India’s ambitious plans for a drones policy built on a so-called digital sky framework has hit a roadblock over clearances from the ministry of home affairs and various defence establishments. This will further delay regulations that are already behind schedule and may even end up amending some of the proposed rules.
Most countries including Australia, China, US, Canada and the UK already have rules for drones in place and modify them when required. In comparison, the Indian drone regulations are not that strict but systems like the digital sky are way more complex than what has attempted in other countries. For example, the US Federal Aviation Administration, or FAA, has tied up with private companies AirMap and Skyward to provide automated flight authorization for drones. Similarly, New Zealand and Japan also have an automated airspace management system in place for drones with the help of AirMap.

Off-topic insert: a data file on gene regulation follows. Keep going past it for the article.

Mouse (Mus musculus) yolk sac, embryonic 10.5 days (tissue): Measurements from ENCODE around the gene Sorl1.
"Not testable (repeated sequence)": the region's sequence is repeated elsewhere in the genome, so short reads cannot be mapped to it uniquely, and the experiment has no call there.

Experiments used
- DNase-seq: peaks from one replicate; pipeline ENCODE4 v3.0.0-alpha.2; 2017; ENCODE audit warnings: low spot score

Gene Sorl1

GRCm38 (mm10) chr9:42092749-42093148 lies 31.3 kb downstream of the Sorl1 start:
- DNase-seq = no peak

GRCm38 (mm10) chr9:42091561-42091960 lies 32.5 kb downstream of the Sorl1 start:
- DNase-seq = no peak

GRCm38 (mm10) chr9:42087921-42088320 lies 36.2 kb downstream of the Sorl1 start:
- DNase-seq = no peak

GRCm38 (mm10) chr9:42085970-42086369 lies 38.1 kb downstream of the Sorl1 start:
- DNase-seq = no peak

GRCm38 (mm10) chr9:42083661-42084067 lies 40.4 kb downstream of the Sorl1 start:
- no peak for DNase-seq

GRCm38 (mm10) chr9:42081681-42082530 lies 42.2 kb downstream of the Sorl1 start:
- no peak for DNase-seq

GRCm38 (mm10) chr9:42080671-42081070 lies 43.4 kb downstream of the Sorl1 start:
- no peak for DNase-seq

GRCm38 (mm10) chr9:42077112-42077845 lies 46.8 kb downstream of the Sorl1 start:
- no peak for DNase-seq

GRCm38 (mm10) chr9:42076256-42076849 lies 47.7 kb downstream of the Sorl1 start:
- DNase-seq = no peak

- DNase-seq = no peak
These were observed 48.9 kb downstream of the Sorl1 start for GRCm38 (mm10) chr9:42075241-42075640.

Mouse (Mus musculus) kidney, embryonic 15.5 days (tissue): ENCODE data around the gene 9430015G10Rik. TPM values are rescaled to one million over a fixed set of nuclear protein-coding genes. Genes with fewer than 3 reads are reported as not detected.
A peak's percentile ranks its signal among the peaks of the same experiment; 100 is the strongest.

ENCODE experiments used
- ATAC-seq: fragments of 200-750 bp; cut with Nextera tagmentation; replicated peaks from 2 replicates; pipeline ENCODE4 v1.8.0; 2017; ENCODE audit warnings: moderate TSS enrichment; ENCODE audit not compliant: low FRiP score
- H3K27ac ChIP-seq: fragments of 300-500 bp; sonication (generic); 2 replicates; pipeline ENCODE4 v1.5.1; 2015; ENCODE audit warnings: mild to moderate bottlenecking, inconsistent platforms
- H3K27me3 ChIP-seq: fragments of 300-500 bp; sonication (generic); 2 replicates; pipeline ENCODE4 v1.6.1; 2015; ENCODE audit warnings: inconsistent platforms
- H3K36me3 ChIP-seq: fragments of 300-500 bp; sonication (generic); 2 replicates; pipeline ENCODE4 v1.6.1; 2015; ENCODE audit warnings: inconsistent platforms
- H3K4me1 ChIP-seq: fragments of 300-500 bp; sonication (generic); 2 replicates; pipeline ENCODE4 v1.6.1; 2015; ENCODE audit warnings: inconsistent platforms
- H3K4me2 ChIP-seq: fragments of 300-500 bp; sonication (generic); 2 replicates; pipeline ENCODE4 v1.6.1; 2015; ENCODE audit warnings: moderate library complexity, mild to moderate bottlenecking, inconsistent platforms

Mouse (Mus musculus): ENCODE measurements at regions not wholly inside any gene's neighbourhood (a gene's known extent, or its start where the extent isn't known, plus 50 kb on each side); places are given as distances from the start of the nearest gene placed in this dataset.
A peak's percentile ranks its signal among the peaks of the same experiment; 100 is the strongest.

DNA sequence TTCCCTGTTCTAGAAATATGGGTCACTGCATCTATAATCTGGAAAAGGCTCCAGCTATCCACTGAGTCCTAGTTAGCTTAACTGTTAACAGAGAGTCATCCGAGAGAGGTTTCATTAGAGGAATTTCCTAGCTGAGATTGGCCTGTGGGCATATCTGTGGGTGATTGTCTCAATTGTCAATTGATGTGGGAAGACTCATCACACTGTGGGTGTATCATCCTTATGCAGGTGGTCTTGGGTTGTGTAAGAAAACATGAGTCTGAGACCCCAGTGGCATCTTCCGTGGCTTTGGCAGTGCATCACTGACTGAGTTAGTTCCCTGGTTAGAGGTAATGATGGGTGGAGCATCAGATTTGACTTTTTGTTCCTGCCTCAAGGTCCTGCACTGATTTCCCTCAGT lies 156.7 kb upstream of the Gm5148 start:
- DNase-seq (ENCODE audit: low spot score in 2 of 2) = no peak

Digital sky delay
The latest set of delays will impact the rollout of an industry expected to generate millions of dollars in revenues and thousands of jobs.
The digital sky system envisioned a three-dimensional mapping of the skies and the ability to file digital flight plans through a dedicated portal by entering drone and pilot details as also the origin and destination coordinates. The flight approvals would be digital and faster than a system involving processing by humans. The traffic, being managed by a digital air traffic management system, would clear airspace according to the file flight plan filed, which also has to be downloaded into the drone software.
The biggest challenge with digital sky is the way in which registration, authentication, fleet management and flight operations all have to be integrated and automated. Another challenge was the multiple agencies and ministries that had to work in tandem to clear the draft regulations and then work together while issuing drone certifications, registrations and drone pilot licences.